Now for the most important part- The taste; Well it tastes like a pint of Guinness as if it was poured from the tap. Maybe even a bit creamier or that could have been my imagination. I was quite shocked I have to be honest but it does really taste like a normal Guinness. As far as cost goes I think it levels out at about the same. The pubs that they are targeting with this gadget this time around are small pubs which normally lose a lot of Guinness to the drain as they cant sell it quick enough. Therefore when you factor in that the cans are more expensive cost price but wastage will be reduced, it probably works out the same for both landlord and (hopefully) consumer.

I have to be honest, I dont see this kicking off in Weatherspoons as they have a big enough turnover to sell kegged Guinness but for places which struggle I can see this being a great alternative. Personally I struggled to tell the difference between this and normal Guinness but I would be interested to see how a regular Guinness drinker faired with this device. In the meantime I think I will stick to seeking out craft beer and just use Guinness (surger or not) as a fall back drink.


Wednesday 2 June 2010

Jaipur- A legend in its time?

You know that beer right? The one with all the hype. In every beer community whether it be in Chicago, Kent or Brussels there are always a handfull of beers that get an unbalanced amount of airtime on blogs and in conversation about beer. Not that I think all hyped beer is a bad thing right enough. There are many breweries and beers that I would probably never have touched hadnt it been for someone blogging and hyping up the beer. Whether it be Mark Dredge and his praise for Marble or Richard at MyBreweryTap telling me that I had to try some Crown Unpronouncable IPA.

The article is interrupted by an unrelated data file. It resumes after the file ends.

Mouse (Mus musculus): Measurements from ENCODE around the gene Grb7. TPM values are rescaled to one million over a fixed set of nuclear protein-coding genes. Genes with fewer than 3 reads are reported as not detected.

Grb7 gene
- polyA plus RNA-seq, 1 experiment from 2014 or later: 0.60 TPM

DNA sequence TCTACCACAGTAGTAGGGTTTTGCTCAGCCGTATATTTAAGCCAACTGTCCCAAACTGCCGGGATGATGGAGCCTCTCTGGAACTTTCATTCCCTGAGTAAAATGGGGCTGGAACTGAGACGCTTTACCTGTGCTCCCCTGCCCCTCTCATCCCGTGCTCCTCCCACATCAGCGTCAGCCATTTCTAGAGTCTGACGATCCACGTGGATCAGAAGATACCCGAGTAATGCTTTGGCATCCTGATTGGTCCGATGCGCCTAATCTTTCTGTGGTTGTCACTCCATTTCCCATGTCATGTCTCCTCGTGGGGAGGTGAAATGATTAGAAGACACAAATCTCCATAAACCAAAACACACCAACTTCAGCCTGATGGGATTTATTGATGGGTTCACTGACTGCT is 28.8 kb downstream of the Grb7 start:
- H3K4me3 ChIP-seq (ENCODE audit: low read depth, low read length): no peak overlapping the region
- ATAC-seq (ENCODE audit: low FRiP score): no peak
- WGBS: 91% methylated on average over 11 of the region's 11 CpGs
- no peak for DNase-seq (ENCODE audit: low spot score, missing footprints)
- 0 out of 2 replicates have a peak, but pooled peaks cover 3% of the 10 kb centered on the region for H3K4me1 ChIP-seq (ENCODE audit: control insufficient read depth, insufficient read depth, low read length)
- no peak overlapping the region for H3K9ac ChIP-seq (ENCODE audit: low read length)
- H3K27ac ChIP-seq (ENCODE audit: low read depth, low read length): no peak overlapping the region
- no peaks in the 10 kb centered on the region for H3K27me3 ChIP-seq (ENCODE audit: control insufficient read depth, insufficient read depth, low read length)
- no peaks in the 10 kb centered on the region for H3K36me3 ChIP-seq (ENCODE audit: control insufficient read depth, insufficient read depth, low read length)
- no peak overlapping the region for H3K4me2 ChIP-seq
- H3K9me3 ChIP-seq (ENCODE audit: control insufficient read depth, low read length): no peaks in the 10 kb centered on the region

One beer that springs to mind when I think about hyped UK beer is Thornbridge Jaipur. From the very first smell of this beer I could tell I was in for something that I hadnt quite bargained for. The aroma was fresh, a little pine and a balance of citrus and malt. The nose is very well balanced but that doesnt quite prepare you for just how balanced this beer actually is. Every sip of Jaipur is a pleasure with its perfect balance of sweet malt and a shovel full of citrus and pine hop. It is quite simply a piece of art in a glass.

Jaipur makes me wonder why more UK breweries dont give a little bit more trust to the powers of the hop. Jaipur is a perfect example that you can make (under UK standards) a well hopped beer and still balance it out and make it perfectly quaffable. It has inspired me more to finally seek out Thornbridge on cask and this is a little trip I am already working on. Naturally I'd also love to see the brewery but maybe I will wait till after September so that they dont think that I am a spy!

So thanks Thornbridge, thank you for restoring my faith in English IPA. I have another two offerings to drink from Thornbridge in the coming weeks, St Petersburg and Halcyon thanks to MyBreweryTap and I am looking forward to these even more now. Thanks for reading and thanks for sharing a part of my craft beer education. Next review should be coming very soon for Great Divide Hercules Double IPA too